I’m one of the few old media guys to jump into the gaming business. Since the WME/IMG and Turner deal was announced to launch a new eSport league, many media pundits have reached out to me to get my take.
So what’s happening?
I do not know the details of the Turner deal, but I’m sure the thinking is to mainstream eSports, marry old & new media, and open the flow of new ad dollars into gaming. TV gives eSports authority…general market credibility. This is one of the first steps solidifying eSports as a true “sport” for advertisers.
eSports & games have reached an inflection point. Game revenues are growing exponentially. eSport audiences now offer more valuable key demographics than most TV shows and live sporting events. Media companies are taking notice.
A gold rush has begun to acquire existing game businesses and/or carve out media real estate. As Disney, Warner, FOX, and Comcast jump into eSports, the gaming sector is going to become an extension of their entertainment businesses. Comparisons can be made to the early days of the cable biz (then its’ consolidation), and the rise of owning local production companies globally (think Fremantle, Shine/Endemol, Sony).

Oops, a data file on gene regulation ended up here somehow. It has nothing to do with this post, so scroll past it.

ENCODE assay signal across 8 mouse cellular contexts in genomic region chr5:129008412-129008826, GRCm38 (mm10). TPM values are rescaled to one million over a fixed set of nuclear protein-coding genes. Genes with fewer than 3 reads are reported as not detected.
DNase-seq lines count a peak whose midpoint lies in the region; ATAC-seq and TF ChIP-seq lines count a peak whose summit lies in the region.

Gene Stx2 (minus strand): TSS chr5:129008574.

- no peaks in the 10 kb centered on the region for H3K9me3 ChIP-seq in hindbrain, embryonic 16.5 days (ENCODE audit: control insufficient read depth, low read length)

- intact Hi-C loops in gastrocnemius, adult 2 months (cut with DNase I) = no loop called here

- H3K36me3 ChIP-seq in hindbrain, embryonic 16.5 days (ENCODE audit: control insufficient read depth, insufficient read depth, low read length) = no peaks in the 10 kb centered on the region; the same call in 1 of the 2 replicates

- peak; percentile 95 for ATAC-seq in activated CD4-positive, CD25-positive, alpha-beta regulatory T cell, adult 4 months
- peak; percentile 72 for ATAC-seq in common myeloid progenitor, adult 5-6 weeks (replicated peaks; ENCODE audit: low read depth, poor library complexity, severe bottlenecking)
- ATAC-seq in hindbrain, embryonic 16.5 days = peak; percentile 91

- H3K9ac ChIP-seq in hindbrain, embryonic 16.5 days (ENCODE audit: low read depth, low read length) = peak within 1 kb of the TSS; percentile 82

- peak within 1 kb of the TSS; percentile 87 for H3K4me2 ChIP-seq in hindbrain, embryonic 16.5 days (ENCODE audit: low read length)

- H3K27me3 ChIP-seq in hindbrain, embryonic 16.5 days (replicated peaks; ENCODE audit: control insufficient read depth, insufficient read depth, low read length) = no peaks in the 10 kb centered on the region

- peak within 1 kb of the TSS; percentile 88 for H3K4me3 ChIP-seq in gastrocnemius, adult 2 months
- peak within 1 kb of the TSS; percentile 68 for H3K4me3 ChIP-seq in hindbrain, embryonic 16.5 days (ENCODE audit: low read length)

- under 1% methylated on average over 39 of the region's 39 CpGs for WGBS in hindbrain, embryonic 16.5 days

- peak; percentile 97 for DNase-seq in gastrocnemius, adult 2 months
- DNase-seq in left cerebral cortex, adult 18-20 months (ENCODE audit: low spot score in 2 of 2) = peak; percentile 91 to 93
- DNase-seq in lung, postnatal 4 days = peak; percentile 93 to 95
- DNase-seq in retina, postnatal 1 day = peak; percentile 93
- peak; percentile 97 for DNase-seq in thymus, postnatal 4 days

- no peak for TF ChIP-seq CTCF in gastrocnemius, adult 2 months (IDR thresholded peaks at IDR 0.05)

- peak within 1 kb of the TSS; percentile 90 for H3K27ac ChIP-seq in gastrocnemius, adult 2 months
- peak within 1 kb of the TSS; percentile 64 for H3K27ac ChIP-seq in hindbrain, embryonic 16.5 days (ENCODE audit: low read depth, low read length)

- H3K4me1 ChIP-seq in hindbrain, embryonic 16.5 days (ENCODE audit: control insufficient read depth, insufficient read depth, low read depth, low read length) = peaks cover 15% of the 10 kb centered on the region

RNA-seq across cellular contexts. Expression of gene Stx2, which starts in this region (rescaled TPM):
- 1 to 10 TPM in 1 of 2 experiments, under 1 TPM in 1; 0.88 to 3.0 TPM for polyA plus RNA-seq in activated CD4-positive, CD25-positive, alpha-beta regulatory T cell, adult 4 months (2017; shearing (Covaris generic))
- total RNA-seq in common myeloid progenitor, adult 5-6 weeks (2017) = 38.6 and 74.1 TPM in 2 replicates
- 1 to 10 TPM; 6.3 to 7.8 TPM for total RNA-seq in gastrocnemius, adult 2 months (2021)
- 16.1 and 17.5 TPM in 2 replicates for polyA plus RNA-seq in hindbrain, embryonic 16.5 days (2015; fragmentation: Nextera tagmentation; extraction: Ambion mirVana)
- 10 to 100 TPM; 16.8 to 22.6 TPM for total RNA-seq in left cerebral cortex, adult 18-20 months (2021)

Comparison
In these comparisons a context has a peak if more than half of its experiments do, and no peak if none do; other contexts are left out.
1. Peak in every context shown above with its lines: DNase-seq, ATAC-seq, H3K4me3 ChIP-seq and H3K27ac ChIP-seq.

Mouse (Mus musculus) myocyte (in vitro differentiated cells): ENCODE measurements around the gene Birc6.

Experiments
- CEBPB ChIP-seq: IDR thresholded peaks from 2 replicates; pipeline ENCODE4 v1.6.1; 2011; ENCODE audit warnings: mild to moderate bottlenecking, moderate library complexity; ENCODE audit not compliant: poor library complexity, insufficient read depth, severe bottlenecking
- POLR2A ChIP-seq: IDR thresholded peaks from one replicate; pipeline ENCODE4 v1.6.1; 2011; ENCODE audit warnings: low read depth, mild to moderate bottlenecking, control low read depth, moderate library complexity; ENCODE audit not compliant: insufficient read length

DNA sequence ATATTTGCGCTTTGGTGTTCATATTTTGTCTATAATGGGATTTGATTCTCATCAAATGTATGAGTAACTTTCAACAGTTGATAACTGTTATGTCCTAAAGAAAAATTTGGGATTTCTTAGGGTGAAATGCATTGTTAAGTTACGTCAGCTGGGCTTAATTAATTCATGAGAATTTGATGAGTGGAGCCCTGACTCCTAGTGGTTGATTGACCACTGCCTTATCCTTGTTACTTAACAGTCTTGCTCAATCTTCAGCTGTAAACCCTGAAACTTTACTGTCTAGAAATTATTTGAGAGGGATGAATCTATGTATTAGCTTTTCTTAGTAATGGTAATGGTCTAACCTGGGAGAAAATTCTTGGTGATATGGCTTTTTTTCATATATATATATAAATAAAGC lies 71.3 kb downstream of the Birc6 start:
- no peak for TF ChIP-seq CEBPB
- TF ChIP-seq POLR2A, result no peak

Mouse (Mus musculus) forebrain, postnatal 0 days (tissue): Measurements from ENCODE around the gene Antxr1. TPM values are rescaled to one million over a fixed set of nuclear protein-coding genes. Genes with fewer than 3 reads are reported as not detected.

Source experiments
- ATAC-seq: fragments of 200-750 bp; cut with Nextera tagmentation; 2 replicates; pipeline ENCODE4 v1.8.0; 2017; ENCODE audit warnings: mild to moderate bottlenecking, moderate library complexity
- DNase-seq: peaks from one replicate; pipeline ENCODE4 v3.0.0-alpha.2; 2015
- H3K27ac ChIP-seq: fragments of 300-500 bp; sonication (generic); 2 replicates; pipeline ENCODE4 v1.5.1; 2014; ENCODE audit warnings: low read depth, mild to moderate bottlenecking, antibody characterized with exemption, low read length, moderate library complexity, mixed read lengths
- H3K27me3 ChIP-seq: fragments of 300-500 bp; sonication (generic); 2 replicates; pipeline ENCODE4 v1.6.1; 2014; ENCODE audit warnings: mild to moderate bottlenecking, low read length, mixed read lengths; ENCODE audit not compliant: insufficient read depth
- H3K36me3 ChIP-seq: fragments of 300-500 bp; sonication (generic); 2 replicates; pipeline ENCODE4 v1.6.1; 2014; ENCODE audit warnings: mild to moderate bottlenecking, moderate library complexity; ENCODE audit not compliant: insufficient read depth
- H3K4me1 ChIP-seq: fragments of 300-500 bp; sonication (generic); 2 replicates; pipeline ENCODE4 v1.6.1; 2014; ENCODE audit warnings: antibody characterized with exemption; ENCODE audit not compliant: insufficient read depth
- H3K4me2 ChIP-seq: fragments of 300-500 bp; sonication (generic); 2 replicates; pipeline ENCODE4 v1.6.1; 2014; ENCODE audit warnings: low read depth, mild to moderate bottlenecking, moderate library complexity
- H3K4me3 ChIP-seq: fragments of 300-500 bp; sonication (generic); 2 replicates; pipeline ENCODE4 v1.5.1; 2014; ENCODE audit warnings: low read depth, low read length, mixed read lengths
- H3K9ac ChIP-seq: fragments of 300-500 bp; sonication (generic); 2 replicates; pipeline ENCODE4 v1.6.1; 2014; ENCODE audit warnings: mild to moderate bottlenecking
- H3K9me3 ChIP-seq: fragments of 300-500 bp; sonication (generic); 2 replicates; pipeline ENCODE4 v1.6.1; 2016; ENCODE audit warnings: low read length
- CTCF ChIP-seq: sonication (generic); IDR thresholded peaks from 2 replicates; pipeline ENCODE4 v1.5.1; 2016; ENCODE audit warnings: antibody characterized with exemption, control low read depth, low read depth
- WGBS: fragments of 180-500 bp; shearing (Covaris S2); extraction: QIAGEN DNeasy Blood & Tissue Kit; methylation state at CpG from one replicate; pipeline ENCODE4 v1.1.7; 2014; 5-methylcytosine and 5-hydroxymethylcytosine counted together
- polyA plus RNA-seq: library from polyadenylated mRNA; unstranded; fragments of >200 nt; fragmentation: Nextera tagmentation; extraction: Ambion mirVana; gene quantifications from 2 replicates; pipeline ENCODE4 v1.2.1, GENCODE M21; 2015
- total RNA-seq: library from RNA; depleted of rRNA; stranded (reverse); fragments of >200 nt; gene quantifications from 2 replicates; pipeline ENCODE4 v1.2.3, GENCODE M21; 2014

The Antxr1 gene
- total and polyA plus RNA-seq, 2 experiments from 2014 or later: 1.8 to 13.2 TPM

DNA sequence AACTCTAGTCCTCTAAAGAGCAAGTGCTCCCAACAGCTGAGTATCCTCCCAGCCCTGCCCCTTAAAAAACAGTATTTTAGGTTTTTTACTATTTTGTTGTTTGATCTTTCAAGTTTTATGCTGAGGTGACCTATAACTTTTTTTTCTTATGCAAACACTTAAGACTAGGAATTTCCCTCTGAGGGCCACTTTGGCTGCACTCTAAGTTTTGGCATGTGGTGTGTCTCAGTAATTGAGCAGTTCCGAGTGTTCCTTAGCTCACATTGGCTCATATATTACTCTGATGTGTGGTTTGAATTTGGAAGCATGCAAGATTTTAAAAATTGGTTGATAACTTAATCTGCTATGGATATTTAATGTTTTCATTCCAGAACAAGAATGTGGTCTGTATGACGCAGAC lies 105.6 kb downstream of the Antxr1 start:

Most game companies are not prepared to protect their turf, and seem to lack management depth to compete on this new playing field. They do not protect their IP, and have allowed third parties to use their IP for free effectively relinquishing control. The thinking goes that this will generate more in-game revenues and/or help to market their games (“free publicity”) to reduce user acquisition costs. However, this practice diminishes IP value, and brings up a Pandora’s box of legal issues for both parties.
Many of these independent eSports businesses – who use publishers’ IP and currently dominate game competitions -- do not own any valuable IP of their own other than the branding or trade-marking of their events. This is not a sustainable long-term strategy. Whoever owns or licenses the IP can produce eSport events.